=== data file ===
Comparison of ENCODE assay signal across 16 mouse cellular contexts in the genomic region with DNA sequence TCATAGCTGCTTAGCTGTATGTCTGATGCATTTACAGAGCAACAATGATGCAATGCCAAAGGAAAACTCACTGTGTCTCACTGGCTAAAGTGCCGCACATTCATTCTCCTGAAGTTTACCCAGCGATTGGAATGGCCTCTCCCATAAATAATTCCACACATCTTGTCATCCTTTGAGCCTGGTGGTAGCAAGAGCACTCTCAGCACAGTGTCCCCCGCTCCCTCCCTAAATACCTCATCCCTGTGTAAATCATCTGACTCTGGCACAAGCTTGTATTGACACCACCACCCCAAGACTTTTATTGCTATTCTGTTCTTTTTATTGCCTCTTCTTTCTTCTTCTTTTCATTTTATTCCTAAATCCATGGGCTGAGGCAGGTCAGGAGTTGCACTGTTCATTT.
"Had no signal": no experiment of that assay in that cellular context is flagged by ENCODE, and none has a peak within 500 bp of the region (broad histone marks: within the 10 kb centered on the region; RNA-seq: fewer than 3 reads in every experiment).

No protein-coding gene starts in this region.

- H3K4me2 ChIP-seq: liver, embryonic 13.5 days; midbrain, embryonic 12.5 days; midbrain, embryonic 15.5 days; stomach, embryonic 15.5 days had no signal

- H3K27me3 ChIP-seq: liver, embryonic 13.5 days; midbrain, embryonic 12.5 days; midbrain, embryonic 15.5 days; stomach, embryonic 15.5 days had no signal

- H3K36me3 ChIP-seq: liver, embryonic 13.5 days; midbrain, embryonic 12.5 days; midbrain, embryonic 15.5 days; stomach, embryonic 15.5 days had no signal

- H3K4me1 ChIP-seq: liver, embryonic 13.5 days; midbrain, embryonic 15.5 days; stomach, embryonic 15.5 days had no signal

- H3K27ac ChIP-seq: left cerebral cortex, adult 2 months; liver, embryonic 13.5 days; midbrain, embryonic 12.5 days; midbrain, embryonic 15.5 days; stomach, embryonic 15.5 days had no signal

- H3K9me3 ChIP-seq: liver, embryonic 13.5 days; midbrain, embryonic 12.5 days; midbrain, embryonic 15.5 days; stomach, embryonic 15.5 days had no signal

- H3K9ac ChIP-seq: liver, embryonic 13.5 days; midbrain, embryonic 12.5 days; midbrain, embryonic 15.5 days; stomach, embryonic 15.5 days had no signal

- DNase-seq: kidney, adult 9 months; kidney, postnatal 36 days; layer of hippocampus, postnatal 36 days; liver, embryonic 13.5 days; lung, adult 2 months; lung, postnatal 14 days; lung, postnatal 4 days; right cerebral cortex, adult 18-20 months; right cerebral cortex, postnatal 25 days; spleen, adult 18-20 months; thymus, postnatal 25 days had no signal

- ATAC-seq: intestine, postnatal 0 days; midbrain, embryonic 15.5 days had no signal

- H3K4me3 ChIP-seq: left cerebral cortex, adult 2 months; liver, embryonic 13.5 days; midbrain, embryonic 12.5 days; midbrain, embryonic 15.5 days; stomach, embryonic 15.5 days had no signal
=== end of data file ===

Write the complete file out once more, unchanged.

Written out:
Comparison of ENCODE assay signal across 16 mouse cellular contexts in the genomic region with DNA sequence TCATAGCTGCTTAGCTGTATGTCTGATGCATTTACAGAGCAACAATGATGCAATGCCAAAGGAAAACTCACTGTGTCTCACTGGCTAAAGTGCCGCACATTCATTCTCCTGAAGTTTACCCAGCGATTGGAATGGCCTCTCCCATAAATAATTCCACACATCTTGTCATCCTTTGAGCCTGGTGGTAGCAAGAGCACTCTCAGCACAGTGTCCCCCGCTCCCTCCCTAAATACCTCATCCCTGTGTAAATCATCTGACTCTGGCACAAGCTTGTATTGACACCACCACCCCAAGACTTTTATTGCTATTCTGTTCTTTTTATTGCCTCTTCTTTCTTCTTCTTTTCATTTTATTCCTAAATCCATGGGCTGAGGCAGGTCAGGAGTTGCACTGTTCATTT.
"Had no signal": no experiment of that assay in that cellular context is flagged by ENCODE, and none has a peak within 500 bp of the region (broad histone marks: within the 10 kb centered on the region; RNA-seq: fewer than 3 reads in every experiment).

No protein-coding gene starts in this region.

- H3K4me2 ChIP-seq: liver, embryonic 13.5 days; midbrain, embryonic 12.5 days; midbrain, embryonic 15.5 days; stomach, embryonic 15.5 days had no signal

- H3K27me3 ChIP-seq: liver, embryonic 13.5 days; midbrain, embryonic 12.5 days; midbrain, embryonic 15.5 days; stomach, embryonic 15.5 days had no signal

- H3K36me3 ChIP-seq: liver, embryonic 13.5 days; midbrain, embryonic 12.5 days; midbrain, embryonic 15.5 days; stomach, embryonic 15.5 days had no signal

- H3K4me1 ChIP-seq: liver, embryonic 13.5 days; midbrain, embryonic 15.5 days; stomach, embryonic 15.5 days had no signal

- H3K27ac ChIP-seq: left cerebral cortex, adult 2 months; liver, embryonic 13.5 days; midbrain, embryonic 12.5 days; midbrain, embryonic 15.5 days; stomach, embryonic 15.5 days had no signal

- H3K9me3 ChIP-seq: liver, embryonic 13.5 days; midbrain, embryonic 12.5 days; midbrain, embryonic 15.5 days; stomach, embryonic 15.5 days had no signal

- H3K9ac ChIP-seq: liver, embryonic 13.5 days; midbrain, embryonic 12.5 days; midbrain, embryonic 15.5 days; stomach, embryonic 15.5 days had no signal

- DNase-seq: kidney, adult 9 months; kidney, postnatal 36 days; layer of hippocampus, postnatal 36 days; liver, embryonic 13.5 days; lung, adult 2 months; lung, postnatal 14 days; lung, postnatal 4 days; right cerebral cortex, adult 18-20 months; right cerebral cortex, postnatal 25 days; spleen, adult 18-20 months; thymus, postnatal 25 days had no signal

- ATAC-seq: intestine, postnatal 0 days; midbrain, embryonic 15.5 days had no signal

- H3K4me3 ChIP-seq: left cerebral cortex, adult 2 months; liver, embryonic 13.5 days; midbrain, embryonic 12.5 days; midbrain, embryonic 15.5 days; stomach, embryonic 15.5 days had no signal